The unappreciation doesn’t come from Philadelphia, it is those nationally that don’t give Giroux his proper due. A 102 point season at age 29 wasn’t enough for the captain to be awarded his first Hart Trophy as league MVP. In 2014 Giroux was snubbed by team Canada for a spot in what would be the final Olympic Games NHL players would perform in. Since the 2010 season began, Giroux is first in the NHL in assists and second in points behind only Sidney Crosby. Claude Giroux is as elite as they come, but he doesn’t have the hardware. Unfortunately, and at times unjustly, the national media in all sports focuses too heavily on championships when talking about how good a player is. During Giroux’s prime players like Crosby, Ovechkin, and Toews have all won Stanley Cups while Giroux has not. Without the ultimate prize and personal league awards it will probably be difficult for Giroux to make the Hockey Hall of Fame. The names I just mentioned along with some other notable names with championships will all be eligible for the hall around the same time as Giroux. In reality, the numbers a player puts up along with his impact on the game should be weighed in first and foremost, but sadly this is often not the case.

Giroux is currently on pace for a 98 point season, and with his tendency to pick up his play closer to playoff time there’s no reason to think another 100 point season isn’t in the cards. Imagine that, a player two years ago who people thought had lost his game tallying back to back 100 point seasons. One thing we all know about Giroux is to never count him out. When the chips are down and backs are against the wall it is Giroux who shoulders the team and carries them to the finish. That’s the mark of an elite player. It’s the person the team looks to for an answer when all options seemed to have been exhausted. He’s the glimmer of hope late in a game when bodies are tired and it’s an uphill battle.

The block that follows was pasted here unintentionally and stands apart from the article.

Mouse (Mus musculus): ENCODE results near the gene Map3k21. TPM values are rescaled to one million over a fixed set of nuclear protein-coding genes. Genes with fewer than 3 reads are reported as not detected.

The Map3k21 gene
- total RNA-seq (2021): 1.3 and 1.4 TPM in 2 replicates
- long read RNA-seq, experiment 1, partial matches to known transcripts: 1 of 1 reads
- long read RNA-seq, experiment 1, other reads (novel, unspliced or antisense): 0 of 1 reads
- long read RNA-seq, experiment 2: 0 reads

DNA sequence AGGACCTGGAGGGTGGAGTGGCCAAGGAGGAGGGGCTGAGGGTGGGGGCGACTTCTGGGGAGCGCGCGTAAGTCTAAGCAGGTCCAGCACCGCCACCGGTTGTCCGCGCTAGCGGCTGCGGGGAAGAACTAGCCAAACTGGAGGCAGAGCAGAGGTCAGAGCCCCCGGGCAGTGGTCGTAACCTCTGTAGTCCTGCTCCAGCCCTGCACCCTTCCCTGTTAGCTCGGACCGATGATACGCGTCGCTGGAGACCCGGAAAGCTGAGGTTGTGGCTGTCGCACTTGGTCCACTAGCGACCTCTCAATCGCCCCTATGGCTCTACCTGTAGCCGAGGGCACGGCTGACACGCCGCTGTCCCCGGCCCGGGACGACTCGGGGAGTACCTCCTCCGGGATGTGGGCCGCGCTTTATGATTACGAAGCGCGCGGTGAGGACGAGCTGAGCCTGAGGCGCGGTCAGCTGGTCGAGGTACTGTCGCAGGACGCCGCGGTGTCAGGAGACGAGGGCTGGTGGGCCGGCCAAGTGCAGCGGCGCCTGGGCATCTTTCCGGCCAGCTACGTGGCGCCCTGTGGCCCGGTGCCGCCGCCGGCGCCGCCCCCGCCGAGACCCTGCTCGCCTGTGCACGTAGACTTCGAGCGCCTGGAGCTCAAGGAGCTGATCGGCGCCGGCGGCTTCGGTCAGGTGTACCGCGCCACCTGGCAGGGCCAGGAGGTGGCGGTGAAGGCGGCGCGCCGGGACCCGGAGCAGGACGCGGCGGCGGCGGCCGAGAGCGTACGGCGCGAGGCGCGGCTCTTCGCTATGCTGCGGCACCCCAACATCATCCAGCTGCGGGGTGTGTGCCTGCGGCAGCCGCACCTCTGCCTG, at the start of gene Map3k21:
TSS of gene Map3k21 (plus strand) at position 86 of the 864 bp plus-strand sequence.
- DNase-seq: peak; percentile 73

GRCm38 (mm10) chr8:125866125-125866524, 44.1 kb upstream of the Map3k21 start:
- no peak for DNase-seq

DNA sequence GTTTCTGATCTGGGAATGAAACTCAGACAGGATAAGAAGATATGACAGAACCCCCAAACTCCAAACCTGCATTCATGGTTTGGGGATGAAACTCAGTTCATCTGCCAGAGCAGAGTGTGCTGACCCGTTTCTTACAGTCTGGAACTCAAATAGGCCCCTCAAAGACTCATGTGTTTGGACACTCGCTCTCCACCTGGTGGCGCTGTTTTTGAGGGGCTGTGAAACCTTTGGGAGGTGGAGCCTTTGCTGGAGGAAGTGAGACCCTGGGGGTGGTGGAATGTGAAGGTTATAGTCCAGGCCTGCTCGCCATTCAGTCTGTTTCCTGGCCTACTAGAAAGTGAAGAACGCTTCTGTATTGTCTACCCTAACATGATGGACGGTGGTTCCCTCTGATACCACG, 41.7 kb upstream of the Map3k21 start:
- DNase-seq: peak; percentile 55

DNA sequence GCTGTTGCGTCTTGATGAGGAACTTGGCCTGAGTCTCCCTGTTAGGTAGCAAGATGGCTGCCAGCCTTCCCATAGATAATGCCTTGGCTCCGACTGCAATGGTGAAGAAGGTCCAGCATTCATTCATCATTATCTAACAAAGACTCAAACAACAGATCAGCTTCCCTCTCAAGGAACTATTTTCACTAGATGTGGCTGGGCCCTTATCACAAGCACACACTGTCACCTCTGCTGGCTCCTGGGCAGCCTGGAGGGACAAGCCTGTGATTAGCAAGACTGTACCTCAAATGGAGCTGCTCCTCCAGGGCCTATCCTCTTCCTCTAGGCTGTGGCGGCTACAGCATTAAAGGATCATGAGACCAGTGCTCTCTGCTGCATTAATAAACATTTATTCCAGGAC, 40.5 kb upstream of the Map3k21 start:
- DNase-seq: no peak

I urge Flyers fans not to focus on the outside noise. Stop looking elsewhere for validation from experts and praise from a league that has never taken kindly to our city. Yes, we threw snowballs at Santa. Yes, some idiots threw batteries at JD Drew. Yes, we cheered as Michael Irvin writhed in pain on the carpet of the Vet. We are not perfect and have never claimed to me. Philadelphia is the outcast east coast city living in the shadow of sports powerhouses like Boston and New York. However, that is what makes us stronger and more tight knit as a fan base.

We love our players because they are an extension of us when playing in the games. Claude Giroux is as Philadelphia as any athlete that has ever played here. Don’t feel the need to get on your soap box on twitter to defend his honor. The next time he is snubbed from a top list or national team just take it in stride. Too much energy is being wasted trying to be accepted by a sports world that has never liked us or our players. Claude Giroux may not be appreciated around the league, but so what? What matters is we are all witnessing the career of a player who will go down as a top five Flyer, all time. Claude Giroux is appreciated in the city he plays in, and I’m sure for him that’s good enough.

 

FEATURE PHOTO: HEATHER BARRY PHOTOGRAPHY